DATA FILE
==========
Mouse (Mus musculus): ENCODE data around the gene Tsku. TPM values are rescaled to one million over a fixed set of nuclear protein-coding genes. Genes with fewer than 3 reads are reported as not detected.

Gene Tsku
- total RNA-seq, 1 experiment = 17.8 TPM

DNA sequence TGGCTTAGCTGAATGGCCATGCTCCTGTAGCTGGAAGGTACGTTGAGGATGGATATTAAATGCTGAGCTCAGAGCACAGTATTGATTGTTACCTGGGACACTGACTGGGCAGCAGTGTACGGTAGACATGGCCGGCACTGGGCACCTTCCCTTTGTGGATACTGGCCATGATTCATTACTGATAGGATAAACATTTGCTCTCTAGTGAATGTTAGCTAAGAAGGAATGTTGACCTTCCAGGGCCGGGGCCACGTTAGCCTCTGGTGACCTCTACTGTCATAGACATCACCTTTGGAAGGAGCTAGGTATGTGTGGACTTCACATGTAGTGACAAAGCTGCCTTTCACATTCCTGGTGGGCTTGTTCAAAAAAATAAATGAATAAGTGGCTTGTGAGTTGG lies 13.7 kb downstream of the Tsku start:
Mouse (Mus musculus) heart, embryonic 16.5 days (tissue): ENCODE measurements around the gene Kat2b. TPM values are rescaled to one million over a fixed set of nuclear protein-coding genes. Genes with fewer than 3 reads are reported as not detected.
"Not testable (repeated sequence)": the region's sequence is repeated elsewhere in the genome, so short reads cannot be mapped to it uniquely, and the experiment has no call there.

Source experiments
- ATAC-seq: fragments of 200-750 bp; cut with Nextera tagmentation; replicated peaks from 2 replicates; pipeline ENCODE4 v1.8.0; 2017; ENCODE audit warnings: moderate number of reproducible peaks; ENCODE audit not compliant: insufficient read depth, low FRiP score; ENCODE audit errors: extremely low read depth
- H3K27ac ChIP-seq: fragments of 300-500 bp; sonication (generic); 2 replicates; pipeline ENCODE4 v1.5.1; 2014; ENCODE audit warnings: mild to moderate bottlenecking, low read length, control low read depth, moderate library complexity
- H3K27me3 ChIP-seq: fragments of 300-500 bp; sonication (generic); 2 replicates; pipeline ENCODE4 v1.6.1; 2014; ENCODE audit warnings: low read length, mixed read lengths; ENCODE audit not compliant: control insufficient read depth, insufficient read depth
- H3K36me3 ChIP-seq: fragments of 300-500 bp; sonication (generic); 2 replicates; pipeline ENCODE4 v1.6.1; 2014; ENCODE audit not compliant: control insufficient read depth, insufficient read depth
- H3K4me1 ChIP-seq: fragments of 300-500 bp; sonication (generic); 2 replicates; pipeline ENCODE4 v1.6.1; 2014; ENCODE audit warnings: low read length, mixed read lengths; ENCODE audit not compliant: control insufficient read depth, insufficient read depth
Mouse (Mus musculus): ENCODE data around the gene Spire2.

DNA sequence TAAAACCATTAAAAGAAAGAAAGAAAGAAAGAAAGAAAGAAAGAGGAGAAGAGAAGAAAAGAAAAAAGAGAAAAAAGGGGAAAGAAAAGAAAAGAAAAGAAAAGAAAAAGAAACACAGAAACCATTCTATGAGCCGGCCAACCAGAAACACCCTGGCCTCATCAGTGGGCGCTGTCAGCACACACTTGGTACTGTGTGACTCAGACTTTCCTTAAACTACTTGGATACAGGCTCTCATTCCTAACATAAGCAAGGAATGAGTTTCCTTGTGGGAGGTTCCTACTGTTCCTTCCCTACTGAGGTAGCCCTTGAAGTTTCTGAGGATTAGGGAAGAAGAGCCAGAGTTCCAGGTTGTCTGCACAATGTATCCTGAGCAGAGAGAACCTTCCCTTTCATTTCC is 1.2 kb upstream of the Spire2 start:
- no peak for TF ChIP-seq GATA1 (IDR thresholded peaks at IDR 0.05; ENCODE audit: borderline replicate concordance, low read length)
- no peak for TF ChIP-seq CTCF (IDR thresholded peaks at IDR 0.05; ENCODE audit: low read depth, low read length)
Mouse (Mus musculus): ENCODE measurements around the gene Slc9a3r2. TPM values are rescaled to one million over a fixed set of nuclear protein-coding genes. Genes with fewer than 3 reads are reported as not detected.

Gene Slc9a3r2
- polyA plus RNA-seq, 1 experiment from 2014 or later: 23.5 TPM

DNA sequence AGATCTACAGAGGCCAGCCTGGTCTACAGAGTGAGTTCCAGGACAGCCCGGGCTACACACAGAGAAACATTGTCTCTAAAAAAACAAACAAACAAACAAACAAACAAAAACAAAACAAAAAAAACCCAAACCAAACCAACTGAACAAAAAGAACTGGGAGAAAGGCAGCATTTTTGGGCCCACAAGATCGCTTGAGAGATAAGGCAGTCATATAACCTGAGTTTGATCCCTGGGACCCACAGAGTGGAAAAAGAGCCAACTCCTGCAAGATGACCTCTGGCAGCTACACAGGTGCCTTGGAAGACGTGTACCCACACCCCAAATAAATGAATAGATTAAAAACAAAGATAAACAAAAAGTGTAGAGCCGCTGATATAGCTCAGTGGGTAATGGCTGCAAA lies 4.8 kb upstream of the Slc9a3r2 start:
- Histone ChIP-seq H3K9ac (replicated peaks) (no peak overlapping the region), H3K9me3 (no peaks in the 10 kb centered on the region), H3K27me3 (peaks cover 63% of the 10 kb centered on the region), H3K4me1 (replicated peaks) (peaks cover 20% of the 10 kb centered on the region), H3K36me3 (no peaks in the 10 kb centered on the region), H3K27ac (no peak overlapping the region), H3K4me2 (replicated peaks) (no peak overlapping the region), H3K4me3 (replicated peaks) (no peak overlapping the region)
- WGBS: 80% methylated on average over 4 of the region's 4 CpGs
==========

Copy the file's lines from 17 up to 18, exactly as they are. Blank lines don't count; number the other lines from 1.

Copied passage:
Mouse (Mus musculus): ENCODE measurements around the gene Slc9a3r2. TPM values are rescaled to one million over a fixed set of nuclear protein-coding genes. Genes with fewer than 3 reads are reported as not detected.

Gene Slc9a3r2